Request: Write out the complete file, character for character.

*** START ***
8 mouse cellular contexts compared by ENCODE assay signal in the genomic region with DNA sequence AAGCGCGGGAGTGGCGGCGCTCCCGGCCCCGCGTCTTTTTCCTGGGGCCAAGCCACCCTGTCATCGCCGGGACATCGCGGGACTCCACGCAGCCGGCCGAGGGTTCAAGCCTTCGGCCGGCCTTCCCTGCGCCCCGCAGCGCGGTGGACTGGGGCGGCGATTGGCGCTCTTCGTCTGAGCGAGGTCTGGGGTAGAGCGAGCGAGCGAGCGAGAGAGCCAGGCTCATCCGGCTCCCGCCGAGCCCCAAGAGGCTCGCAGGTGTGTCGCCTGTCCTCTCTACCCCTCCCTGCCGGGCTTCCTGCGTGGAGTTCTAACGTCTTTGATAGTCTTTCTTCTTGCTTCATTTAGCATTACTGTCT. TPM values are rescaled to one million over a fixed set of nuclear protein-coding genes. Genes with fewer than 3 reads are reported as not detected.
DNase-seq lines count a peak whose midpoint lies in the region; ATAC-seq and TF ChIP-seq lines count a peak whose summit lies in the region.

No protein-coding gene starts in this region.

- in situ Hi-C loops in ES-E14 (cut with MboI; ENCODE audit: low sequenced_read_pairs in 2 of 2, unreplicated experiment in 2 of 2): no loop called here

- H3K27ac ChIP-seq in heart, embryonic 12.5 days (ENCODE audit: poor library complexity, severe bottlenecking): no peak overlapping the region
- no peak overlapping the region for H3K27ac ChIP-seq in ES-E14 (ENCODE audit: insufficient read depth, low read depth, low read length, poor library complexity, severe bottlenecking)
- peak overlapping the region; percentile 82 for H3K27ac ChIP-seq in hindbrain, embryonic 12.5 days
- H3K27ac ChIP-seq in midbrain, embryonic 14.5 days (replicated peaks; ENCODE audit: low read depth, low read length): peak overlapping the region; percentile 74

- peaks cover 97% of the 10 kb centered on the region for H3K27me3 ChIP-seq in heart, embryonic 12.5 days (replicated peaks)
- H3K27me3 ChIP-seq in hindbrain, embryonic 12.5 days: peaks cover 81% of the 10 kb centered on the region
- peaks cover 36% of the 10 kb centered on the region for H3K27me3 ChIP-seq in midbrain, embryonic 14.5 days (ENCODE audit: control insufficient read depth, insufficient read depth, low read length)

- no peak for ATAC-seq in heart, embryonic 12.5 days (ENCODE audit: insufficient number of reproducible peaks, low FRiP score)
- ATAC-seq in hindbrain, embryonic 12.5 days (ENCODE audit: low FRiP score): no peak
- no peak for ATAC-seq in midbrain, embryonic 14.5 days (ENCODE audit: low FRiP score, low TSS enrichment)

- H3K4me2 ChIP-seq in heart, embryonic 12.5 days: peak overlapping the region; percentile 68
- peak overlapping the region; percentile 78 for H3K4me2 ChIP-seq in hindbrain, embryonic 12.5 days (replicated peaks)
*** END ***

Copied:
8 mouse cellular contexts compared by ENCODE assay signal in the genomic region with DNA sequence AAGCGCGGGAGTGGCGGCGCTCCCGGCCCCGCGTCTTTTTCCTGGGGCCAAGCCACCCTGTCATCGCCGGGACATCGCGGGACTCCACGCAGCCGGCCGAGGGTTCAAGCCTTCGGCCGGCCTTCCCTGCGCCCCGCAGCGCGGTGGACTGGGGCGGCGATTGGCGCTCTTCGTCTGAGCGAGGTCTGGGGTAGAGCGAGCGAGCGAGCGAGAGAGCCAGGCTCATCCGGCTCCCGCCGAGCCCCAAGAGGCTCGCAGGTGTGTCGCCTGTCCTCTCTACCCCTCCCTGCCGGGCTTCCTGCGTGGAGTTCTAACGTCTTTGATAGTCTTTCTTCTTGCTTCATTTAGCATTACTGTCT. TPM values are rescaled to one million over a fixed set of nuclear protein-coding genes. Genes with fewer than 3 reads are reported as not detected.
DNase-seq lines count a peak whose midpoint lies in the region; ATAC-seq and TF ChIP-seq lines count a peak whose summit lies in the region.

No protein-coding gene starts in this region.

- in situ Hi-C loops in ES-E14 (cut with MboI; ENCODE audit: low sequenced_read_pairs in 2 of 2, unreplicated experiment in 2 of 2): no loop called here

- H3K27ac ChIP-seq in heart, embryonic 12.5 days (ENCODE audit: poor library complexity, severe bottlenecking): no peak overlapping the region
- no peak overlapping the region for H3K27ac ChIP-seq in ES-E14 (ENCODE audit: insufficient read depth, low read depth, low read length, poor library complexity, severe bottlenecking)
- peak overlapping the region; percentile 82 for H3K27ac ChIP-seq in hindbrain, embryonic 12.5 days
- H3K27ac ChIP-seq in midbrain, embryonic 14.5 days (replicated peaks; ENCODE audit: low read depth, low read length): peak overlapping the region; percentile 74

- peaks cover 97% of the 10 kb centered on the region for H3K27me3 ChIP-seq in heart, embryonic 12.5 days (replicated peaks)
- H3K27me3 ChIP-seq in hindbrain, embryonic 12.5 days: peaks cover 81% of the 10 kb centered on the region
- peaks cover 36% of the 10 kb centered on the region for H3K27me3 ChIP-seq in midbrain, embryonic 14.5 days (ENCODE audit: control insufficient read depth, insufficient read depth, low read length)

- no peak for ATAC-seq in heart, embryonic 12.5 days (ENCODE audit: insufficient number of reproducible peaks, low FRiP score)
- ATAC-seq in hindbrain, embryonic 12.5 days (ENCODE audit: low FRiP score): no peak
- no peak for ATAC-seq in midbrain, embryonic 14.5 days (ENCODE audit: low FRiP score, low TSS enrichment)

- H3K4me2 ChIP-seq in heart, embryonic 12.5 days: peak overlapping the region; percentile 68
- peak overlapping the region; percentile 78 for H3K4me2 ChIP-seq in hindbrain, embryonic 12.5 days (replicated peaks)